I was very recenty part of an excellent group discussion with my colleagues from medical college about whether or not Medicine still remains a noble profession.
There were numerous view points, lots of defending, a little aggression and even some private messages asking us to cool it down. The most striking part of that conversation for me at least was the lack of cohesion and the wide variety of what people thought they understood to be the definition of a 'noble profession'.
It seems to be a mindset created through years of being told that it is a noble profession without being told what being a noble profession really entails.
As expected with the discussions in the media in the recent months, the first defence was about the charges and fees of doctors. There were a number of examples of free OPD's social services, discounts offered and charity work done.
There were talks of kickbacks, gifts for promotions, sponsorships for educational conferences, pharmaceutical inputs from our friends in the pharma industry, prepaid treatments to avoid confrontations, fees per minute charges like some astrologers and vaastu experts and a whole plethora of things.
There were many positives to come out as well. It's good to know Doctors my age still have pride in their profession and the work they are doing. It was great to see them ready to defend the fact that they are here to support their families as well and not work for free. This is the correct attitude to have. No one is going to work fulltime for charity unless they have enough money handed down ancestrally.
The harsh truth is that we have been forced to go from healers to service providers by the recent laws enacted by the government. What was a profession has now become a business, not only for private practitioners but more so by corporates that have entered the healthcare industry and are now running the most successful hospitals.
They must be doing something right if we prefer going to them rather than at our government and municipal run super speciality hospitals, right?
There was the heartening point of view that there are still young doctors willing to refute cut practice and work hard to set up on their own seving all classes of society equally.
International views poured in as well with an extremely valid point about not just looking at the present scenario but trying to get to the root of the problem. We need to unite to curb the so called Black Sheep that have led us up to this point unchecked.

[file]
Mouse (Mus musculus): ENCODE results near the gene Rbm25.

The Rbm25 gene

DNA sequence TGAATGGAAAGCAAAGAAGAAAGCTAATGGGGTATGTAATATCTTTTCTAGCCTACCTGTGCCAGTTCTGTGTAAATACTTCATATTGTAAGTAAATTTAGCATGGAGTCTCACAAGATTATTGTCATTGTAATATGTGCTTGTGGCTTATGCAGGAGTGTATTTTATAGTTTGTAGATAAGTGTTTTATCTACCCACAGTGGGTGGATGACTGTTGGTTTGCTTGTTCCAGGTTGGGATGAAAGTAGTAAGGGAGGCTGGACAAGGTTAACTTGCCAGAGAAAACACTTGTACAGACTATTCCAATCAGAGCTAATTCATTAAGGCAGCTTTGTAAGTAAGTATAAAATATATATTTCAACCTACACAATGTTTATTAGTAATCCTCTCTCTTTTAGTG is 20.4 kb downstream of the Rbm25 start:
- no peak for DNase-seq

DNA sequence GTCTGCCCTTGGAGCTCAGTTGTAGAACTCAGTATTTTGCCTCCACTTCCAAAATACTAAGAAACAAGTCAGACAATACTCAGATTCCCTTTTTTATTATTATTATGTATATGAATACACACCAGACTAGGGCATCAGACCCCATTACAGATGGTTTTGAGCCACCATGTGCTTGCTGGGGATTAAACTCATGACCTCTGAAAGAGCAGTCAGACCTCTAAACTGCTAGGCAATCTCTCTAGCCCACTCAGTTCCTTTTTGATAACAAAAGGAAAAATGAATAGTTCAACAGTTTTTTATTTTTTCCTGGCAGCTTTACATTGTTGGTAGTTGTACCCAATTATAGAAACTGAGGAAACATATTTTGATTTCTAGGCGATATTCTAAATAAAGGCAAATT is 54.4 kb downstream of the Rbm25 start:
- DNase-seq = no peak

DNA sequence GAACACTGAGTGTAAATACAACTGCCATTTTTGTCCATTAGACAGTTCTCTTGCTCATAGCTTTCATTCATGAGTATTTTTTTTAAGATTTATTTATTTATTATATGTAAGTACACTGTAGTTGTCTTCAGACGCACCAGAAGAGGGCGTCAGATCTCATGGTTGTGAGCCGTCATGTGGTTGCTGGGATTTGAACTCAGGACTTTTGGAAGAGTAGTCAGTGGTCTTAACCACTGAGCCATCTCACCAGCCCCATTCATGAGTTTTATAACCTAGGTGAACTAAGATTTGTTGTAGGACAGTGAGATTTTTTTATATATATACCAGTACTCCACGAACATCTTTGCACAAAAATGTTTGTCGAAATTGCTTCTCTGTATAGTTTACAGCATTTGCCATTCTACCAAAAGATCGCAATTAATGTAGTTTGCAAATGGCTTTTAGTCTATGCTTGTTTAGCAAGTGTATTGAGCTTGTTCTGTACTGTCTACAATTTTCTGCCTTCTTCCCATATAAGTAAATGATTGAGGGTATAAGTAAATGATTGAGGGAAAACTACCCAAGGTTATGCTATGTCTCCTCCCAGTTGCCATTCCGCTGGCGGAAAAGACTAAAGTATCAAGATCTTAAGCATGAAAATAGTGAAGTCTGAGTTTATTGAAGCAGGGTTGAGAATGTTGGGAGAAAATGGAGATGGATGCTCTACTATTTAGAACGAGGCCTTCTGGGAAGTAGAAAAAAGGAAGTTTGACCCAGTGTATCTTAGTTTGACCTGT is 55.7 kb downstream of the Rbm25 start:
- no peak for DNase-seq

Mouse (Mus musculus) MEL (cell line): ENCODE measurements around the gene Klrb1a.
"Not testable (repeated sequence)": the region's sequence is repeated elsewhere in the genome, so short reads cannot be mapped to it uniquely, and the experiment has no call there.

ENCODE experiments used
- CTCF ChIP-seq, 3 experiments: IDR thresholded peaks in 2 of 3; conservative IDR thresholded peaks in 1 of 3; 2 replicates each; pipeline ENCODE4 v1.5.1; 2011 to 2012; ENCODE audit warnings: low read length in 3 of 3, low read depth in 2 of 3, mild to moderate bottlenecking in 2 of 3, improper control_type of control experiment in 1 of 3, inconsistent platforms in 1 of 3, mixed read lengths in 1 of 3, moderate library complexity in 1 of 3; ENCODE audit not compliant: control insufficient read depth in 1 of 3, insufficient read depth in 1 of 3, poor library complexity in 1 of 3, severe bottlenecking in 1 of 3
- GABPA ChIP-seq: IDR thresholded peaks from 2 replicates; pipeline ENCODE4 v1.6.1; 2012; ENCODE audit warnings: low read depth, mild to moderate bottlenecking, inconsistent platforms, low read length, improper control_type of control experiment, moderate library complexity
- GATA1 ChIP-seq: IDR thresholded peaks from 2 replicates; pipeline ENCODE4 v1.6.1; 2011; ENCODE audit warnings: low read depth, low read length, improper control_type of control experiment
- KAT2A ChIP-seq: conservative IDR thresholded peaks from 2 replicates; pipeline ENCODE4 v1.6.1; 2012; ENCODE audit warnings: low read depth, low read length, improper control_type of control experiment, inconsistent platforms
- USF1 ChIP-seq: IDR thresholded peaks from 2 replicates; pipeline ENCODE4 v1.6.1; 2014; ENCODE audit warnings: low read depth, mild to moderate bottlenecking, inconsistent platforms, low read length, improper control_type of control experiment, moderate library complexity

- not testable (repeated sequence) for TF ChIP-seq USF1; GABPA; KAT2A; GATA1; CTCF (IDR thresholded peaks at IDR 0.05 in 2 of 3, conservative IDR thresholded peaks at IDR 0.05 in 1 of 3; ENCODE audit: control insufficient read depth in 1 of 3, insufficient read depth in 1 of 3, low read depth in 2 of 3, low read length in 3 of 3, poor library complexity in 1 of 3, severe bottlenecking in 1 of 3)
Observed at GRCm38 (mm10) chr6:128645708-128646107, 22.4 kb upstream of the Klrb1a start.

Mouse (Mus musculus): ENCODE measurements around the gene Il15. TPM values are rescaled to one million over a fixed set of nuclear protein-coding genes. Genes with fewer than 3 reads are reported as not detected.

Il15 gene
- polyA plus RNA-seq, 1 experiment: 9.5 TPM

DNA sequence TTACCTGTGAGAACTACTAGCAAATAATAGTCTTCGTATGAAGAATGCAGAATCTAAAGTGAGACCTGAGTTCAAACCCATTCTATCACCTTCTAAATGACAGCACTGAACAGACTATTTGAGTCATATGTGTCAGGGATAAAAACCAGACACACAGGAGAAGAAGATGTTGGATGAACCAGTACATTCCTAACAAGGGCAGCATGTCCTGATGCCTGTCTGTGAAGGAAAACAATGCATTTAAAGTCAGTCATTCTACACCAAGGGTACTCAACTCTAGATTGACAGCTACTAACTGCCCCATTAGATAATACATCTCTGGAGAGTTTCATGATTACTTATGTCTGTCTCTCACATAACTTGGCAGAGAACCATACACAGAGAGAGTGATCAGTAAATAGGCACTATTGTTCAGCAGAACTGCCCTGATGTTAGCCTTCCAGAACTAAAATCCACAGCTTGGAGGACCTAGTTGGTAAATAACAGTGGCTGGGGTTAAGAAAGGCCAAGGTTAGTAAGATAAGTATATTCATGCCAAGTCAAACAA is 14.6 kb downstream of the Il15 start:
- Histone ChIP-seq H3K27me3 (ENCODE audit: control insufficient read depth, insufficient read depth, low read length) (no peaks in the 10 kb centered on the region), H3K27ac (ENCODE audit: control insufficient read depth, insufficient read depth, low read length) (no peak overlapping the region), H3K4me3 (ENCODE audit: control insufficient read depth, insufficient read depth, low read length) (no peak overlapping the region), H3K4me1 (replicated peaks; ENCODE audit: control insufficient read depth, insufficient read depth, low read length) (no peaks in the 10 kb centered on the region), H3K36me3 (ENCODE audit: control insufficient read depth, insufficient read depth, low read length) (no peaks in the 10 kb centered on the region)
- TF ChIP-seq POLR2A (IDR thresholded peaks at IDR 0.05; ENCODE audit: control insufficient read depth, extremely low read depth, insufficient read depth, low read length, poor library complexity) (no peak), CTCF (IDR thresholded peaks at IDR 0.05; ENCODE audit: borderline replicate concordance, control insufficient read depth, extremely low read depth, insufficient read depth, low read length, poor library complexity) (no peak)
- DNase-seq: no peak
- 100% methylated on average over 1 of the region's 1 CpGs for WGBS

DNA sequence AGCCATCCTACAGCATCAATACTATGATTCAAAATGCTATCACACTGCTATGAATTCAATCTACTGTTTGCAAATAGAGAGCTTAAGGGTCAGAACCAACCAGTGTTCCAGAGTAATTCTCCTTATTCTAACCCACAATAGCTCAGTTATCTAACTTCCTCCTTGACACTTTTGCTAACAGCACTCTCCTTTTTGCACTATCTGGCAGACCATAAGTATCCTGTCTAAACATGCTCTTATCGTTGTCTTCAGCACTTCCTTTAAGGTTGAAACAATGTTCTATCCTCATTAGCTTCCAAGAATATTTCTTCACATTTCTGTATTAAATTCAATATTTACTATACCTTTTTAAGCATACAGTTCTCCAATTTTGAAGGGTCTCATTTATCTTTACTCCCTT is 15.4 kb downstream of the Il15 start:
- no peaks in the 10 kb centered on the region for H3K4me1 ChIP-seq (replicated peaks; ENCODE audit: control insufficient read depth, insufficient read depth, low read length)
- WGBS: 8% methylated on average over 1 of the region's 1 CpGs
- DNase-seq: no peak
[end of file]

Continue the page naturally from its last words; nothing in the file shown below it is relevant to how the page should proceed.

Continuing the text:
The education process is in dire need of a major overhaul as most fresh pass outs cannot be trusted to deal with a patient on their own without supervision. Standardization is required but in a very controlled manner. Closing our eyes to the problem or looking away will not help this situation. Denial is the biggest danger right now and it needs to be addressed before the government intervenes too much because we can't solve our own problems.
The opinion of the public towards the doctors at this point of time isn't something they have just thought up over the past month or two. It has been building up slowly and gradually over the years with the slow change in the way we treat our patients, the way we have lost the famous doctor patient trust relationship, google based diagnosis, trigger finger law suits and medico-legal instigators.
Everyone seems to agree that cut practice is a disease but almost everyone is doing nothing about it. So is pharmaceutical promotions, gifts, sponsorships which have been defended by words like 'items of clinical utility' etc which is just sugar coating gifts that are given on promoting their products. They are very intelligent businesses so they stave off responsibility by saying it is the 'learned customers' choice to accept or reject that gift. What starts with a clinical utility pen and prescription pad soon escalates into items for personal use, printed material for personal consumption, household items, cars, foreign vacations etc etc. It is conveniently forgotten that it all started with that one pen that the Doctor could afford on his own if it was that important from a clinical utility point of view!
Justifications still continued about things like as long as I don't harm my patient or change the way I treat it should be ok, but really it is not. You may be morally superior to others in your profession but what you can control they may not be able to and so some regulation has to come in to clearly define what is ethical and legal and what isn't.
This discussion can continue for eternity but I guess it has to be an individual choice at this point of time until concrete guidelines are developed towards the same.
The fact remains that almost any profession can be a noble one provided one remembers the definition of being noble - "Being of high moral character and principles and showing fine personal qualities."
The best line that came out of that discussion was from a fellow surgeon who said he would ask his patients not to consider him noble or God but to think of him as a moral human with regular flaws. Perfect! What do you think?